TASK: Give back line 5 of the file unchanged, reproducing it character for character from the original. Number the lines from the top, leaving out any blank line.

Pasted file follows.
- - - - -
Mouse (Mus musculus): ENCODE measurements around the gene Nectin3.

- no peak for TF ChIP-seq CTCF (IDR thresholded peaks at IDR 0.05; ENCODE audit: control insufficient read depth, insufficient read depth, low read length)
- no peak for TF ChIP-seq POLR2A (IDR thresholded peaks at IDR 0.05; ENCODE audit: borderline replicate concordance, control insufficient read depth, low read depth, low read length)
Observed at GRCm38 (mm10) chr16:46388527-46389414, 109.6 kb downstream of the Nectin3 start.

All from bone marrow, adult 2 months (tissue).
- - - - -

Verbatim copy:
All from bone marrow, adult 2 months (tissue).